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Mum with postnatal depression waits seven months for treatment

Author
Emma Russell, NZ Herald,
Section
National,
Publish Date
Friday, 6 July 2018, 5:36AM
Christchurch mum Amy Payne with her baby daughter Hayley. (Photo / Supplied)
Christchurch mum Amy Payne with her baby daughter Hayley. (Photo / Supplied)

A Christchurch mother who was diagnosed with postnatal depression more than seven months ago is still waiting for help.

Advocates say Amy Payne's story is one of many showing a nationwide gap in support for mums seeking help for maternal mental health.

Of the 11,000 women experiencing postnatal depression and anxiety each year, about three-quarters were affected by delays in diagnosis and treatment.

Payne lost a lot of blood during the birth in October last year and was left traumatised by the ordeal.

"I can remember it so vividly. I was begging the doctor not to let me die...

"I just can't seem to shake the horrific experience. It's changed me and I need help."

With Payne's permission the Herald obtained her medical records which confirmed she was diagnosed two months after giving birth.

Her records showed two referrals for counselling that were not acted upon by medical staff.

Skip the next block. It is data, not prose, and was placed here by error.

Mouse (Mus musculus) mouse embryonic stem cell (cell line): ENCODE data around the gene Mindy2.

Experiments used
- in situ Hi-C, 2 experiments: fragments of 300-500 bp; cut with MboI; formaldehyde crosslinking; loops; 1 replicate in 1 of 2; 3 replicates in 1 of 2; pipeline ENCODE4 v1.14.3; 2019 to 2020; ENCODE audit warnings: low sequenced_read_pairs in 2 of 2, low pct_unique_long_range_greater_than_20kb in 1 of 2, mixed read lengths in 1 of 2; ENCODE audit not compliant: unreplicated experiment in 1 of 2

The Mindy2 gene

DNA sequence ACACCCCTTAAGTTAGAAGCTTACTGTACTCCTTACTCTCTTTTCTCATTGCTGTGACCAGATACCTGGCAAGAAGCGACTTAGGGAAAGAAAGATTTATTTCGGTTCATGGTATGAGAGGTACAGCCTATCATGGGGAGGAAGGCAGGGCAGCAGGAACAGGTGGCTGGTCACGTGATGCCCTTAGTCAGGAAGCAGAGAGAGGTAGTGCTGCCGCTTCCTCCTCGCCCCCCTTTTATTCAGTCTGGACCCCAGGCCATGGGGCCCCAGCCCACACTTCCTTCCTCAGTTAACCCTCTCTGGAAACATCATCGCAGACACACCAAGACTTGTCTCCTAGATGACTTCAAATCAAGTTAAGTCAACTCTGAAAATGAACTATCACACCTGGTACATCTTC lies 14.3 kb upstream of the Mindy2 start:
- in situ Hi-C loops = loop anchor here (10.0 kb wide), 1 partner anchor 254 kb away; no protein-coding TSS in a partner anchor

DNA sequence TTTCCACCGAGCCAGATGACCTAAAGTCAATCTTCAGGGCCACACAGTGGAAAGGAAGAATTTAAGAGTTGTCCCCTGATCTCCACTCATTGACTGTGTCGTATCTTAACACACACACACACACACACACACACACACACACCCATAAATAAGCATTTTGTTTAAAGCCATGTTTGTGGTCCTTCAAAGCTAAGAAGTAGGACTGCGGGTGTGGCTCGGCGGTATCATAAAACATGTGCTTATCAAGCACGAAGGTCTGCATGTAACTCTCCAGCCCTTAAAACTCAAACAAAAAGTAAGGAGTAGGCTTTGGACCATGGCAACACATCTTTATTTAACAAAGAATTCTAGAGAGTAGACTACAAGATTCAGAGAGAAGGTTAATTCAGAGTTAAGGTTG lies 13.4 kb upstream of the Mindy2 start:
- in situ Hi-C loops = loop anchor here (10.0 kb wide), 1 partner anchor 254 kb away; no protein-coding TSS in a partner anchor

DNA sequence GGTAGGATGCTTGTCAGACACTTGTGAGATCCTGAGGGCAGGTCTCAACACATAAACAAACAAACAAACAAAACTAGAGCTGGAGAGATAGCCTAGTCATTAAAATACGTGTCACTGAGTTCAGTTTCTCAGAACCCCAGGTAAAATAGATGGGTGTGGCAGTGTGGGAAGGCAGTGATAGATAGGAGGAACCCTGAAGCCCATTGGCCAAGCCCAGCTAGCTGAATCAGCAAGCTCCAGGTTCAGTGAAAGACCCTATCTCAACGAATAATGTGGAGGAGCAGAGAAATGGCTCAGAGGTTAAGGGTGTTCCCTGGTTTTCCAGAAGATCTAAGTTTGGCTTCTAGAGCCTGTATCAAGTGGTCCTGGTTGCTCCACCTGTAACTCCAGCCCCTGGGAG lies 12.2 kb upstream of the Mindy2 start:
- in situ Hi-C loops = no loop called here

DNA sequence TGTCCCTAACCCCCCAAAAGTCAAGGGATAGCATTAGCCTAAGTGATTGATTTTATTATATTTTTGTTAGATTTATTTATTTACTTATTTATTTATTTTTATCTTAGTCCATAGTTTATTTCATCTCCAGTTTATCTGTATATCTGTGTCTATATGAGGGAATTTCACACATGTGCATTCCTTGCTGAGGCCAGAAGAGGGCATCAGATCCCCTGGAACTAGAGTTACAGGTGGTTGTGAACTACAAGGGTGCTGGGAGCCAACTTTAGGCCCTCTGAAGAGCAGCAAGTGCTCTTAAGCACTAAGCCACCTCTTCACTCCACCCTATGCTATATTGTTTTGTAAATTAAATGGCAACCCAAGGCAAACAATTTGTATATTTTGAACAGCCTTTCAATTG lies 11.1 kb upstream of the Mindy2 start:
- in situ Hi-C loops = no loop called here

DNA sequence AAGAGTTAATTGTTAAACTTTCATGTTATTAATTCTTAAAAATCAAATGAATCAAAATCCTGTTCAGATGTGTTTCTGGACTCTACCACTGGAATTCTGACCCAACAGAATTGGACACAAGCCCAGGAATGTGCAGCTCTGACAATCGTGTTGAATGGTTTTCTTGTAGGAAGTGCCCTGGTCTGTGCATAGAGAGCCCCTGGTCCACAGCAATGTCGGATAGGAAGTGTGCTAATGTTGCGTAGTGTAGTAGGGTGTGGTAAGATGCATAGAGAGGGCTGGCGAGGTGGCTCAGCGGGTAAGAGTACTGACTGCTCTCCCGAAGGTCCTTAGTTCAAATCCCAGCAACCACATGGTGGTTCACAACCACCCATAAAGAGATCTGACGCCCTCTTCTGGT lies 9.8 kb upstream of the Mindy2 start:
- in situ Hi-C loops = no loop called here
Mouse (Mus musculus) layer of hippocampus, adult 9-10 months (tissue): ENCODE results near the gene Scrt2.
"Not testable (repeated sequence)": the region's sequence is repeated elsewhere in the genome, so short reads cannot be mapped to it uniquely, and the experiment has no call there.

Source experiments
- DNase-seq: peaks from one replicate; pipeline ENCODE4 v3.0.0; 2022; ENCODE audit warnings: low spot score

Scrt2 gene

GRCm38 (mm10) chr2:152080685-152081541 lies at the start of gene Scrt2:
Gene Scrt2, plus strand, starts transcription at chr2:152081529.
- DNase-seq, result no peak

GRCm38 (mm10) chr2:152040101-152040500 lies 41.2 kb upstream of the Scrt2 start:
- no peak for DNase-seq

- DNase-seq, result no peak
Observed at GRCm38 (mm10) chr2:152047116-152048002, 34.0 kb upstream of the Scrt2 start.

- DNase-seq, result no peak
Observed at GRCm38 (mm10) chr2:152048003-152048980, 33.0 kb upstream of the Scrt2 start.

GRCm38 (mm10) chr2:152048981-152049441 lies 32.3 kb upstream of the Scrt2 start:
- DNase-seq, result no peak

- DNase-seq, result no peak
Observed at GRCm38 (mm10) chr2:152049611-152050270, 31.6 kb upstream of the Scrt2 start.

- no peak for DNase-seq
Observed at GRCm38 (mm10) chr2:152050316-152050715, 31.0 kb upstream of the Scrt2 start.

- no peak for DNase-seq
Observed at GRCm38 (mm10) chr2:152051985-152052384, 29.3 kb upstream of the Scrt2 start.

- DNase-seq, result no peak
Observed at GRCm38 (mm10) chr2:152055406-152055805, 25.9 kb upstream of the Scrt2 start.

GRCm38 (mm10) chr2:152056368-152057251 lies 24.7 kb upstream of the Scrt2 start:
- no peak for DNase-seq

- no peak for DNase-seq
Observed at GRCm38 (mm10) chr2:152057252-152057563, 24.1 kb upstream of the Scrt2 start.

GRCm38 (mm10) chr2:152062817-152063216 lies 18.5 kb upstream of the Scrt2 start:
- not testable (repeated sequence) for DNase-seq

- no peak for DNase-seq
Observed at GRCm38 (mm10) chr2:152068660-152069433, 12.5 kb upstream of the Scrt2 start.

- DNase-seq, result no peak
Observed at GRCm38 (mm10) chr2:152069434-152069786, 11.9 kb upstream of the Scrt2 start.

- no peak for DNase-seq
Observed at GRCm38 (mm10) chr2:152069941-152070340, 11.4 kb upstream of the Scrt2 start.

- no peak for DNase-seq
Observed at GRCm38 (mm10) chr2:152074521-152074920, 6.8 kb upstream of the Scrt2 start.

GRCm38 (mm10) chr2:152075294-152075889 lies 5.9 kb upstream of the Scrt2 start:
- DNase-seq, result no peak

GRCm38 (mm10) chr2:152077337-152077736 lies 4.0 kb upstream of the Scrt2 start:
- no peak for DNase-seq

Under Canterbury District Health guidelines GPs in the region can refer women with mild postnatal depression to Brief Intervention Counselling (BIC). Up to five sessions are funded by the Ministry of Health.

For Payne, this step was missed. A third referral for BIC was made last month but was declined within 24 hours due to the severity of her post-natal depression.

A referral for long-term counselling "to help with this level of distress" was recommended instead. Payne was not informed of the referral being declined nor the recommendation that was made.

She said she was shocked to discover her referral had been denied in the same day and that no one told her.

"Ultimately there was no plan for me and it would just continue on."

Women deemed too serious for BIC were referred to DHB-based maternal mental health care services but spaces were limited due to funding meaning only women with the most serious cases could be helped.

Payne's case was deemed too serious for BIC but it was not severe enough for maternal mental health.

The woman's GP refused to comment.

Maternal Care Action Group (MACGNZ) founder Kristina Paterson said about 75 per cent of women with mild-moderate post-natal depression in New Zealand did not meet the criteria for DHB maternal mental health.

"In Christchurch it's around 95 per cent. It's different in every DHB but for the most part, we don't have funding for primary care to treat mild to moderate depression or anxiety in women."

Paterson said she met with Associate Minister of Health and Minister for Women Julie Anne Genter earlier this year who had promised to take action to resolve this issue.

New Zealand Association of Counsellors executive member Christine Macfarlane said due to lack of funding for community mental health the supply of counsellors had not kept pace with the demand.

"Wait lists are the norm, and the high number of referrals are difficult for counsellors to manage due to the pressing need for therapy."

 

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